|• What are some locals customs (regarding eating, drinking and going out, family, socializing, etc.) that you find interesting for expats to know about? |
|• Tell about your experiences in the local grocery stores. What can you get or cannot get? Which ones are your favorites. |
|• What is the most challenging/difficult part of living in the city? |
• How progressive is the city with regards to recycling?
How Progressive is your Host Country with Regards to Recycling?
• What is the process of getting a work permit for this country, to get permanent residence and also to get citizenship (is dual citizenship even allowed?)?
|• Sample travel airfares from host city airport to destinations nearby. |
How Much Do Flights Actually Cost from Various Cities Around the World?
|• Describe proximity of major airport hubs to the city center and give sample taxi, train, subway and/or bus fares to get there. |
|• Popular travel websites to buy plane tickets or tours that are popular for expats living in the city and/or country. |
|• Places to travel to outside the city by bus or train. |
|• Are there many teachers that travel during the holidays? Where are they going? |
|• What are the airports like in this city? (arriving, departing, shopping, customs, etc.) |
That was the title of the email I received three weeks before the start of my new job in 2022. Here are the next five lines from it:
Unfortunately, the school has been unable to recruit the number of students expected for the next academic year and the decision has been made to reduce the number of staff for the next academic year.
Unfortunately, I am having to write to you to confirm that your position has been one of those selected. I am therefore writing to withdraw our offer of employment for September 2022.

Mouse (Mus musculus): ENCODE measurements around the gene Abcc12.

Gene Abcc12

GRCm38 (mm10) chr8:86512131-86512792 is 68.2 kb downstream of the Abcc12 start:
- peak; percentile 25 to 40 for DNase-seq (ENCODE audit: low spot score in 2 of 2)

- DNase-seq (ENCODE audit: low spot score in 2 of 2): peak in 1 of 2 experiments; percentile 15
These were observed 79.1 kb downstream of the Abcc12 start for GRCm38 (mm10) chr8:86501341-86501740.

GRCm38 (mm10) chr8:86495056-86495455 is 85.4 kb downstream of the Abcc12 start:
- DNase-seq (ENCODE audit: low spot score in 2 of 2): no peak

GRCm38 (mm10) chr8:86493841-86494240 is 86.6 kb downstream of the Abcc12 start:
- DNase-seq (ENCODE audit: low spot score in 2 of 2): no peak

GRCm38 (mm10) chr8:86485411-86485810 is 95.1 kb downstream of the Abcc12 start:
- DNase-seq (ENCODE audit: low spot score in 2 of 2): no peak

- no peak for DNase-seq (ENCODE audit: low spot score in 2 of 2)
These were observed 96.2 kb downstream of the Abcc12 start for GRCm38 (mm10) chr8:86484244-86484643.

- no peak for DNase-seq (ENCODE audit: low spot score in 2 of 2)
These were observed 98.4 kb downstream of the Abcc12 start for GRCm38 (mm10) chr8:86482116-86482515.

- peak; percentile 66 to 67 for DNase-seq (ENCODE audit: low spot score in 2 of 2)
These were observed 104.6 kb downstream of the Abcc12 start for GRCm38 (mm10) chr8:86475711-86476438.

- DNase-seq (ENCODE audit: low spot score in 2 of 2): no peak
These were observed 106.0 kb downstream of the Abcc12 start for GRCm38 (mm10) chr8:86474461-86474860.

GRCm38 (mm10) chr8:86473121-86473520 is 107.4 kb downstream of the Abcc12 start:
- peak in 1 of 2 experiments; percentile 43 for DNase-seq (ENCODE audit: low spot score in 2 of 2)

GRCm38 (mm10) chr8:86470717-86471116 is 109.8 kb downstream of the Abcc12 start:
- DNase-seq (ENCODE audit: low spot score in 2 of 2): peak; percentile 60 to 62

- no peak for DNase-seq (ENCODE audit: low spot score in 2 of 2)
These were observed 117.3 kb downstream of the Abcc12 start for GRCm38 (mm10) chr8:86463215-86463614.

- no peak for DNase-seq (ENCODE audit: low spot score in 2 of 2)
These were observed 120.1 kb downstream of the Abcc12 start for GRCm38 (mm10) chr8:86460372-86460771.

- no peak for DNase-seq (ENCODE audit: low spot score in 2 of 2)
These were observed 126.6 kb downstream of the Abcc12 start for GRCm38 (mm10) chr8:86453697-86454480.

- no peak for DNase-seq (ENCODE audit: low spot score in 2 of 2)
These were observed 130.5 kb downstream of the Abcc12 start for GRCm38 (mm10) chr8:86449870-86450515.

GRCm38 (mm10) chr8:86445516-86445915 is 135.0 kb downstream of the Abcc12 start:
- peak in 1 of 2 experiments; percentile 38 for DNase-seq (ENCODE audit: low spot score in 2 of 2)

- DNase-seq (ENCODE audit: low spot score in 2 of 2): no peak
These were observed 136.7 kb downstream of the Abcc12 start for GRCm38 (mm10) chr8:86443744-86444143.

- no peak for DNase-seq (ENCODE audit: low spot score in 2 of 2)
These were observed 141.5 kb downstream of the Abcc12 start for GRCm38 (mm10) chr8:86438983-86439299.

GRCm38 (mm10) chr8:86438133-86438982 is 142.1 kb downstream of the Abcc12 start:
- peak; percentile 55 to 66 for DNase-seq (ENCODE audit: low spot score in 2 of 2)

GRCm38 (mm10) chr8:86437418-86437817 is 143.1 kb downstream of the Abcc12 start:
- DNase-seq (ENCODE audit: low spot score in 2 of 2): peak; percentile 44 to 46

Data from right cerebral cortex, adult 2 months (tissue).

I read that as I was actually with my suitcases on the way there. Yes, actually in transit, on my journey! I replied within ten minutes explaining that this meant I was left without a fixed address. I hurriedly stated in my reply that there were so many other issues that it raised, but I was in no state to write much at that point.
I allowed about a week to pass and stayed in a hotel, believing that the principal would reply and offer some sort of assistance. It’s now been about ten days and he has not replied to my second email which stressed the point that a contract had been signed. This has all simply been ignored. I am still staying in a hotel scanning the internet for alternative jobs. However, this is mid-August, and so many schools have already started the academic year.
How did it come to this? I had a good leadership position in a school which was authorised to teach both IB PYP and MYP and it was a school with CIS accredition too. The only issue I had was that chances of promotion were slim. I knew there was a bit of a gamble I had to take. The choice was either stay within the safety of an established school with good international accreditations or choose to accept a higher position in a school which was only five years old and didn’t yet have any great accreditations.
Prior to the interview when I looked closely at the website of the new school I saw that it was only a member of British Schools in the Middle East and a candidate member of Council of British Schools International. It was not in a strong position in terms of being well established and recognised by accrediting agencies. This was a matter I discussed at the interview and I accepted that in its fifth year of existence there were still some improvements to be made. I knew that at the time, but the salary was very good and tax free too.
That awful email was received on August 5th, and so chances of finding a similar appointment are now incredibly small. The email did wish me well in finding another position, but wishes aren’t enough. He could have chosen to actually do something for me. On the flip side, I don’t have much interest in dealing with a school that would do something as cold as this.
What do I advise others now? Stick with top-tier schools. Look at the accreditations a school has, and understand what it means to have those seals of approval. Join online groups where it is possible to ask what others know about the school. Finally, at the interview stage, find a polite way to ask what the plans are when student numbers are very low.
This article was submitted anonymously by an ISC member.continue reading